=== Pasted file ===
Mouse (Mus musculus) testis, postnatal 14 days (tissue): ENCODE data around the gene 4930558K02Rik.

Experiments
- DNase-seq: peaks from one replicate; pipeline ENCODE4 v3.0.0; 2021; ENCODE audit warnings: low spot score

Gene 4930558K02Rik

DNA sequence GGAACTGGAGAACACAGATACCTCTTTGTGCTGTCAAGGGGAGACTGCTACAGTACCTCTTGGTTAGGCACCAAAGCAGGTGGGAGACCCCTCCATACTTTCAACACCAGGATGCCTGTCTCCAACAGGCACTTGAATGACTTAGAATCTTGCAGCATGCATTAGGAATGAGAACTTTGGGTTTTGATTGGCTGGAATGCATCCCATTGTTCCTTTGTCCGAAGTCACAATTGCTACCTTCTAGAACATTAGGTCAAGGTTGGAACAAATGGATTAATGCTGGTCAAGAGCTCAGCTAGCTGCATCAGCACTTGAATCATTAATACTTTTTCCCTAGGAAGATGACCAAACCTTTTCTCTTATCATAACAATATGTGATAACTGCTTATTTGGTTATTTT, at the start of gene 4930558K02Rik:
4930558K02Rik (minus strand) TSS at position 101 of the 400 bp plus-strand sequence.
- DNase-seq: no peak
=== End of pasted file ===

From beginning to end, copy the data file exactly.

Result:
Mouse (Mus musculus) testis, postnatal 14 days (tissue): ENCODE data around the gene 4930558K02Rik.

Experiments
- DNase-seq: peaks from one replicate; pipeline ENCODE4 v3.0.0; 2021; ENCODE audit warnings: low spot score

Gene 4930558K02Rik

DNA sequence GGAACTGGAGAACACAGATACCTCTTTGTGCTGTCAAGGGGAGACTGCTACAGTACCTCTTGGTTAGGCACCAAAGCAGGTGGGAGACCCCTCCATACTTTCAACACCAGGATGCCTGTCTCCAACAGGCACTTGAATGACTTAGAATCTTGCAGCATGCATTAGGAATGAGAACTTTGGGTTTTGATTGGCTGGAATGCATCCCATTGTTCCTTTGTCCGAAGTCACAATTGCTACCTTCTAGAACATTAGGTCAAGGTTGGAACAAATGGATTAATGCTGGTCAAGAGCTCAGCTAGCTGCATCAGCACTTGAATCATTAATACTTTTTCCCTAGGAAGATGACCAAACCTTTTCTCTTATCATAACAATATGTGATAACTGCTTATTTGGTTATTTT, at the start of gene 4930558K02Rik:
4930558K02Rik (minus strand) TSS at position 101 of the 400 bp plus-strand sequence.
- DNase-seq: no peak